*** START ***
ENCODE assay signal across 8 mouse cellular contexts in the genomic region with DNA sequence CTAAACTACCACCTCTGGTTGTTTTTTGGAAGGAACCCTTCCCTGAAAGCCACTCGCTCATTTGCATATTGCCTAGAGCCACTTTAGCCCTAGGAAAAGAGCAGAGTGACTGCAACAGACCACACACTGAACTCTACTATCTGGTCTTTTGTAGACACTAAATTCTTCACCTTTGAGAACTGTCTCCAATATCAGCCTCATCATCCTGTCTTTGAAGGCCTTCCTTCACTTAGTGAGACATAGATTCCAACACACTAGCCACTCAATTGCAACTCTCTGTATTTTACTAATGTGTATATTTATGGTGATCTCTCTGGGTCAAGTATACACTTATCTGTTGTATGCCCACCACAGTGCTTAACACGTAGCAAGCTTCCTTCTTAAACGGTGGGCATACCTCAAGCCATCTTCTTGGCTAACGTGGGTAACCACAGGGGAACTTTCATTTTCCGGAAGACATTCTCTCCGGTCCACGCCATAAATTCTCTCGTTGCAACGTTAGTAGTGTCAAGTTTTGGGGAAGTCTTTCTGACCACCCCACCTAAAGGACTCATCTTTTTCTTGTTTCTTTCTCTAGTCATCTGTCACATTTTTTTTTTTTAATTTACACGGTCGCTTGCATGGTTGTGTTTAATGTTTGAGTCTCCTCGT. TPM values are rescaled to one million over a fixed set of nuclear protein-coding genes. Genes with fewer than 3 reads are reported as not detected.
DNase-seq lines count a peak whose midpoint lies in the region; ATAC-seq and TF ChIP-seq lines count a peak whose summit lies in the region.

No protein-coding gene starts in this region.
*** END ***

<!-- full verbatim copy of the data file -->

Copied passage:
ENCODE assay signal across 8 mouse cellular contexts in the genomic region with DNA sequence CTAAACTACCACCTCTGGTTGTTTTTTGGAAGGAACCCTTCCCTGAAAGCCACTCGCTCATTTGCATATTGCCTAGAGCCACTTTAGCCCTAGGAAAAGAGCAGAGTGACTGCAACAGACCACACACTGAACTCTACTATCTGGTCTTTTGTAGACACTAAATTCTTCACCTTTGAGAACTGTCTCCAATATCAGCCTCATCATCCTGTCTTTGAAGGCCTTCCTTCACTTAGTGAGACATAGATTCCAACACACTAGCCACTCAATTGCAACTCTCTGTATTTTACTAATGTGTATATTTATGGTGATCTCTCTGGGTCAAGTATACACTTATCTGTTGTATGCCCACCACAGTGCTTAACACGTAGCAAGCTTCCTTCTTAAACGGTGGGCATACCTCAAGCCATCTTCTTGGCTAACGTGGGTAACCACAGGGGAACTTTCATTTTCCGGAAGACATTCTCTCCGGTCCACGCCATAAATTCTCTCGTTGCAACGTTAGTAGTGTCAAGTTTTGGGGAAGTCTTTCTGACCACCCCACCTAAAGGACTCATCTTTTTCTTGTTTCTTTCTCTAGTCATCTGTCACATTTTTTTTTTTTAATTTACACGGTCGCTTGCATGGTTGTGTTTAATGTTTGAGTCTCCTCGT. TPM values are rescaled to one million over a fixed set of nuclear protein-coding genes. Genes with fewer than 3 reads are reported as not detected.
DNase-seq lines count a peak whose midpoint lies in the region; ATAC-seq and TF ChIP-seq lines count a peak whose summit lies in the region.

No protein-coding gene starts in this region.